As children around the world wait for the arrival of Santa Claus on Sunday night, 55 orphans at the Foyer Renmen orphanage in Port au Prince, Haiti, will be snuggling into their beds with happy memories of a visit two weeks ago by Pere Noel, the French version of Santa Claus.
Pere Noel visited the orphanage at the end of the most recent medical trip to Haiti by members of the Northern Arizona Volunteer Medical Corps. A member of that team, Jessica Hanson, an operating room nurse at Flagstaff Medical Center, reached out to fellow operating room and emergency room nurses to gather toys for the orphans. With the help of other members of the Flagstaff community, Hanson collected 55 toys, each costing less than $15 and each weighing less than 7 pounds, that she could pack and take to Haiti.
To personalize each gift and increase the connection between the donors and the children, Hanson printed out photos of each of the children taken on a trip to the orphanage the previous December. Each gift donor was given two photos, one to keep of the their orphan and one to use as a gift tag to ensure that the right child got the right toy.
It took four suitcases each weighing 50 pounds to get the brightly wrapped gifts from Flagstaff to Haiti. After a full week of surgery by the medical team at the Bernard Mevs hospital in Port au Prince, everyone loaded up into vans for the hour drive to the orphanage. After arriving and being greeted by the children, it was time for dinner and to prepare for the arrival of Pere Noel.
Orthopedic surgeon Dr. Bull Durham, who leads the medical trips to Haiti, performs the role of Pere Noel each year. After strapping a couch cushion to his stomach and donning a musty Santa costume it was showtime. Fifty-five orphans ranging in age from one to 21 were patiently waiting on the roof of the orphanage.
The tropical sun had already set and in a country where electricity is sporadic, the children sat in the dark lit by a spotlight powered by a softly humming generator in the yard below. While waiting, the orphans broke out into a capella Christmas carols, and the sounds of their voices carried across the rooftop to the nearby room where Pere Noel was putting the finishing touches to his outfit.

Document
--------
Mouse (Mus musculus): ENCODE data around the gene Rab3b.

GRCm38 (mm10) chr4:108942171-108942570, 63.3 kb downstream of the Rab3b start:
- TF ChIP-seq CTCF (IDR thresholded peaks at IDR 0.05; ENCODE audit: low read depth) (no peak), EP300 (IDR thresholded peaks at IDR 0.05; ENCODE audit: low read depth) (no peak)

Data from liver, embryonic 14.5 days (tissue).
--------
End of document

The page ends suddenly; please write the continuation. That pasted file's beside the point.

Whispers and giggles turned to squeals and shouts as the children watched Pere Noel walk across a covered walkway from the building next door to the rooftop where they were sitting. For some of the children this was a yearly tradition filled with excitement and anticipation. For others this was their first Christmas and their first time ever seeing Pere Noel.
Among the smiling and laughing faces were nervous glances as children held their brothers and sisters hands waiting to see what all of the excitement was about. Each and every child, from screaming babies to embarrassed young adults, got to sit on Pere Noel’s lap and talk with the jolly figure before receiving their gift.
Once every child was sitting back down with their gift, it was time to see what Pere Noel had brought them. There were soccer balls, remote controlled cars, dolls that blinked and talked, glittery purses with art supplies and makeup, stuffed toys and fashion clothes. The children were as excited to see what their brothers and sisters got as they were to open their own gifts.
Growing up as children in the orphanage they understood that everything was shared. While the nurses of Flagstaff Medical Center and fellow community members may have been picking a toy for one child, on this balmy night deep in the Caribbean 55 children realized that they were receiving an avalanche of toys and love that they would share and play with for the coming year until Pere Noel once again returned with suitcases full of brightly wrapped gifts from a foreign land.
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